Universal Music Launches ‘Respect The Classics’ Album Reissue Series, Pays Tribute to Hip-Hop Giants

 

sticker black - def jam

Universal Music pays homage to hip-hop’s greats with their new reissue series called Respect The Classics; the mission focuses on “spotlighting iconic, genre-defining albums from the Def Jam, Interscope, Priority, and Virgin Records vaults.”

To start, fans can enjoy expanded CD and digital 25th Anniversary Editions of Eazy-E’s Eazy-Duz-It and EPMD’s Strictly Business. Also available are remastered 180-gram vinyl LP reissues of Eazy-Duz-It, Ice Cube’s AmeriKKKa’s Most Wanted, and N.W.A.’s Straight Outta Compton. Finally, there’s a remastered CD and digital reissue of N.W.A’s N.W.A & The Posse for grabs.

Look out soon for more reissues from DMX, Gang Starr, Onyx, Public Enemy, and Slick Rick.

Purchase NWA & The Posse CD on Amazon

Purchase EPMD’s Strictly Business CD on Amazon

Purchase NWA’s Straight Outta Compton Vinyl on Amazon

Purchase Ice Cube’s Amerikkka’s Most Wanted Vinyl on Amazon

Purchase Eazy-E’s Eazy Duz It Vinyl on Amazon

Purchase Eazy-E’s Eazy Duz It CD on Amazon

Levi’s Pioneer Sessions: Nas Covers “Hey Young World” by Slick Rick + MP3

The Levi’s Pioneer Sessions kicked off with Nas covering his “personal favorite MC” Slick Rick’s classic song, “Hey Young World,” and you can get your copy here. The series has some exciting upcoming tracks from artists like The Shins, Raphael SaadiqJohn Legend & The Roots, She & Him, Passion Pit, and more, so stay tuned! For now, check out this bonus footage of Nas laying down his track for Levi’s.


Giant Step’s Resident: The City, The Sounds, The Soul Part 1

February 4th, 2008: MLK Weekend
By Mawuse Ziegbe

This column is kicking off at the top of Black History Month and what better way to usher in February than with a bunch of celebrations in honor of that great orator and organizer, Dr. Martin Luther King, Jr. As a student, MLK weekend often means a wave of essays, lectures, symposia and even pageants commemorating his legacy. As an about-town 20-something in NYC it often means spending Sunday night shearing rugs at crowded venues throughout the city.

Dante’s Fried Chicken is a celebration with a very simple premise: sizzle up sumptuous eats and dish them out to the too-cool Scenester / Afro-punk / Post-Black / Neo-New Wave community. I was brazenly underdressed, what with my lack of designer leggings in eye-searing colors and baroque approach to accessorizing, but it is always encouraging to the see the cool kids do their thing. At Supreme Trading in Williamsburg, a much hyped fashion show took a few hours to materialize but not before some unforgettable performances hit the stage. One lanky crooner took the stage in a waxy patent leather overcoat, mumbling some curious couplets about tea. There were some spot-on acts like J. Zilla who hit hard with attitude-laced electro and booty-shakin’ prodigy, Rye Rye, fresh off well-received appearances with M.I.A., who brought the crowd to its hype apex. After struggling through the dense mob that enveloped the food table, I finally got to taste Dante’s famed chicken which was most satisfying indeed.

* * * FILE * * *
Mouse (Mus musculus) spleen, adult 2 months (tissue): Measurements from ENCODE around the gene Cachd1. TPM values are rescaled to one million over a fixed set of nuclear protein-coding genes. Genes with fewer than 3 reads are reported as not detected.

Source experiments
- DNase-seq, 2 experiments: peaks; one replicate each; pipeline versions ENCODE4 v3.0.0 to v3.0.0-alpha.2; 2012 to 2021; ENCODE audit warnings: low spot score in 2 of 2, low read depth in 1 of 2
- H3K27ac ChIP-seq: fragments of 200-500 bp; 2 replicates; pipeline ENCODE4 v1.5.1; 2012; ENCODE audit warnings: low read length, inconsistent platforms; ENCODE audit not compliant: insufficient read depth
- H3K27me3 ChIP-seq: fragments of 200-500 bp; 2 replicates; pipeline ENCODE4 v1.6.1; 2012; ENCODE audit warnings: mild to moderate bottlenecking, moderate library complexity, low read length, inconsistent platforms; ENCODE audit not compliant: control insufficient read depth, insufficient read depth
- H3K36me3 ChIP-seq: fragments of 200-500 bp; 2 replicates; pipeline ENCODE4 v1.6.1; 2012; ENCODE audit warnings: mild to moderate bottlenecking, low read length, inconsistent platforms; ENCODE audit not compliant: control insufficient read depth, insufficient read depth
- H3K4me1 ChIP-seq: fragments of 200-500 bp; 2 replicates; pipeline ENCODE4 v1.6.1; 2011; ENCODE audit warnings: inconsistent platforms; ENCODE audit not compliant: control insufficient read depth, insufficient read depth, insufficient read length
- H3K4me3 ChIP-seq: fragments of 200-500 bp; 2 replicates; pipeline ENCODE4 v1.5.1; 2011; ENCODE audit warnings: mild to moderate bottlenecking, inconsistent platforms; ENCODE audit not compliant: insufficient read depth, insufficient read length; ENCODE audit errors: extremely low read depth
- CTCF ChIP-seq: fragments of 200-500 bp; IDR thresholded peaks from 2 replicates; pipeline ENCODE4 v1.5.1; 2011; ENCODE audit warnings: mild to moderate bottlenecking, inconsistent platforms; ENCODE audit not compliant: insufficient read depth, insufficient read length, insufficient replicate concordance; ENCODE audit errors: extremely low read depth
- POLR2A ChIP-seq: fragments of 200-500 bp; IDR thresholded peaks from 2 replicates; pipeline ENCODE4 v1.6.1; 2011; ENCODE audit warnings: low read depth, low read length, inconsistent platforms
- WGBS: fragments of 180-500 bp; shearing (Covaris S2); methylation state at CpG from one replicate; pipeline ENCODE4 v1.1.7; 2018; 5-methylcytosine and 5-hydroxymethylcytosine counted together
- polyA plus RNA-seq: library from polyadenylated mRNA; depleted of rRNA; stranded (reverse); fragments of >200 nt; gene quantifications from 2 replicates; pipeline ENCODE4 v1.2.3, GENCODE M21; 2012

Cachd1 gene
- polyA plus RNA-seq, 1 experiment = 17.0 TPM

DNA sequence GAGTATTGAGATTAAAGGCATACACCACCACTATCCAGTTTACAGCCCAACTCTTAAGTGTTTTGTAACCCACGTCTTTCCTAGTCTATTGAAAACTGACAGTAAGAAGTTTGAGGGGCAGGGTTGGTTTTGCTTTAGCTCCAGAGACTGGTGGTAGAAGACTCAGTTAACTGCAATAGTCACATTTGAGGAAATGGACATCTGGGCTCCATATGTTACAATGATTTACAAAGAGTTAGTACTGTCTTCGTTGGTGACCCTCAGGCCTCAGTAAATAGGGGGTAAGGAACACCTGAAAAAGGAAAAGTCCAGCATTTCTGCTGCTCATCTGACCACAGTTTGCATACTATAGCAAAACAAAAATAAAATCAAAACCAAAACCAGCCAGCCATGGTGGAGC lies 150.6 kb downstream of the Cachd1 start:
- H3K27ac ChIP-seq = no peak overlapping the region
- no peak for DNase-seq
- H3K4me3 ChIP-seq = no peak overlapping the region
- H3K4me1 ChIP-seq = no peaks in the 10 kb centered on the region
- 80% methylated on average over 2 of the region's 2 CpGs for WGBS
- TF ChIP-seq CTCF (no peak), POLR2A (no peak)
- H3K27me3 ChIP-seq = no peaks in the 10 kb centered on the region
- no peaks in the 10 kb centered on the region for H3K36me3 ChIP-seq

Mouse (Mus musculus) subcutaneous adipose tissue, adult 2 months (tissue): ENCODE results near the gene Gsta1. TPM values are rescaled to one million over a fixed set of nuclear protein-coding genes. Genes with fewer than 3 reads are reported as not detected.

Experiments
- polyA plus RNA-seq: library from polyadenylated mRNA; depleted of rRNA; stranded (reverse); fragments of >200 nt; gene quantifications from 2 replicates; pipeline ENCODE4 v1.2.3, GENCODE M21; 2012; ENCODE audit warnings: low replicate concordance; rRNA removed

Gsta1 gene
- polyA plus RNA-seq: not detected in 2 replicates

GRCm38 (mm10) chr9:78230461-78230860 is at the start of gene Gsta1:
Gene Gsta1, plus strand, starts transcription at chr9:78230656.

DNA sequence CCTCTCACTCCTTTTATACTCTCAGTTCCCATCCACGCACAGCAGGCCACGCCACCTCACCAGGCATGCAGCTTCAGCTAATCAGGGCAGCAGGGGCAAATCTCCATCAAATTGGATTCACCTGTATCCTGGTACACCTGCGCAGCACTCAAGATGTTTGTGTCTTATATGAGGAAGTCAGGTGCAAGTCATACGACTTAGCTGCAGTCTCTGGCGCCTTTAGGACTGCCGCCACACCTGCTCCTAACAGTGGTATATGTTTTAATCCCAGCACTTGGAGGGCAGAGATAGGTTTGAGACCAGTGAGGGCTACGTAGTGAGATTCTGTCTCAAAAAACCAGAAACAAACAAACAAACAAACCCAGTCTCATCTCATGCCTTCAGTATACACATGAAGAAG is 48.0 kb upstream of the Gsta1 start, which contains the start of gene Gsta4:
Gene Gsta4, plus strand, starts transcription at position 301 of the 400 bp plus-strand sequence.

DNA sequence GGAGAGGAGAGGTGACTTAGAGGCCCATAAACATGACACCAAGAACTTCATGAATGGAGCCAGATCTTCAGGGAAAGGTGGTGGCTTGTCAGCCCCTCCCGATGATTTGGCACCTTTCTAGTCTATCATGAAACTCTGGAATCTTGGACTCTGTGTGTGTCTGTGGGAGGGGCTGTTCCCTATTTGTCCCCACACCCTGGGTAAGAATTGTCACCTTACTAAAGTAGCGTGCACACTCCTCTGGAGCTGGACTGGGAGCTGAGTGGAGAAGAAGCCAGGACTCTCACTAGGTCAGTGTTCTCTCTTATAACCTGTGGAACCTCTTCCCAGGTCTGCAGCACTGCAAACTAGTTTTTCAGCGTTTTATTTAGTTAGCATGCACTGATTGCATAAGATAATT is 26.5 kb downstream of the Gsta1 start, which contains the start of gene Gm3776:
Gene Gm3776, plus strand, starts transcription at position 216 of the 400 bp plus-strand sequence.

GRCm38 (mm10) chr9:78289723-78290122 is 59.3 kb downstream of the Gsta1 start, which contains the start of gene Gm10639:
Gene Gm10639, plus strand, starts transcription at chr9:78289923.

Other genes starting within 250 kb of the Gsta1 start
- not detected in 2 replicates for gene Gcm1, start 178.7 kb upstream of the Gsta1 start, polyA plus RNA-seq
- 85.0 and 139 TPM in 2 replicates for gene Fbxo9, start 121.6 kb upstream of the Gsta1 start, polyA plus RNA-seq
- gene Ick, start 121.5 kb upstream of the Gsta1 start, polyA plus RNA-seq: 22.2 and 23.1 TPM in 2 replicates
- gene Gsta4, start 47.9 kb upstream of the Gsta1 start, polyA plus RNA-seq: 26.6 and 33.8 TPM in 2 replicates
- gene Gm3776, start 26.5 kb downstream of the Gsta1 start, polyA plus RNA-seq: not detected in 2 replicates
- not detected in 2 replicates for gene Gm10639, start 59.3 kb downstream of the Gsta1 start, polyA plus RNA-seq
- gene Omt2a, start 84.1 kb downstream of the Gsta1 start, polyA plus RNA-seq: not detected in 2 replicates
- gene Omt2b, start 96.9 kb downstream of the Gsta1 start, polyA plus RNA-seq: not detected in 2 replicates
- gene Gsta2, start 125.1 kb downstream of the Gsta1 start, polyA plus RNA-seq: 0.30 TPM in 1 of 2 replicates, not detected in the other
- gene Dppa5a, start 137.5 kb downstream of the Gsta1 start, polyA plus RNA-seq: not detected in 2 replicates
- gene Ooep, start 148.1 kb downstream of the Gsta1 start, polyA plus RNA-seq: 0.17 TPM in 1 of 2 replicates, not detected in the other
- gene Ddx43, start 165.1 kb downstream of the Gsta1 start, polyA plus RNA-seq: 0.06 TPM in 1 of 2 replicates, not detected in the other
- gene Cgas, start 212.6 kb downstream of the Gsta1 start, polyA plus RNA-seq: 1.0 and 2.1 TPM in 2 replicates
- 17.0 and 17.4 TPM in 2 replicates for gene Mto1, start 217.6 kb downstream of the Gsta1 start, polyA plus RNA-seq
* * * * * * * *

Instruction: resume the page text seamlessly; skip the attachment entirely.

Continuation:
Next I dropped by Meatpacking’s dance haven Cielo to check out Norman Jay and DJ Spinna at Giant Step’s MLK Weekend bash. DJ Spinna dropped soulful house throughout the night, blending left-field remixes with classic foot-stompers. I got there a bit early while worldly power broker-types calmly milled about while a few downtown dance heads unleashed their footwork on the sparsely populated dance floor. But about 20 minutes later, the momentum bubbled up during the raucous ebb and flow of Fela Kuti’s “Zombie” which was woven into some sweaty James Brown funk. Ultimately the blithe energy of tracks like “Another Star” by Stevie Wonder really made the night.

Later at B.B. King’s, The 5-year anniversary of the Friday night weekly, The Freedom Party, with DJ Herbert and DJ Cosi sharing deck duties, was all about Black (music) history. Like some interactive hip hop lesson, a parade of Golden Era-hip hop stars burst out of the wings and showered the crowd with dizzying energy and memorable melodies. After Chubb Rock warmed up the crowd, Bronx duo Nice & Smooth got heads a-noddin’ with well-worn hits like “Sometimes I Rhyme Slow” and their verses from Gangstarr’s 1992 classic “DWYCK.” And in a moment straight out of 1992, Positive K bumrushed the stage and bounded through a verse of his hit “I Got A Man.” Then one of the demigoddesses of freestyle music, Lisa Lisa, took to the mic. She brought back school dance memories with flirty numbers like, “I Wonder If I Take You Home” and “Let The Beat Him ‘Em.” She also brought back break-up memories as the crowd swayed to her epic power ballad, “All Cried Out.”

At 3AM, just as I was ready to pack up my heels and wander back home, hip hop icon Slick Rick majestically sauntered on stage, weighed down under a gargantuan amount of gold rope chains. With his laidback cadence, he casually launched into “La Di Da Di” until another figure lumbered on stage and a roar erupted from the audience. I tried to keep from fainting as Biz Markie started beatboxing with Slick Rick.

I woke up on Martin Luther King Day more tired than in previous years but also with a bit more perspective. Yes, of course, the parties are thrown because most kids don’t have school or work the following day. Still, if one figure can have Black artists from punk to house to hip hop music, pulling out all the stops, it’s a freedom that we all should be grateful for.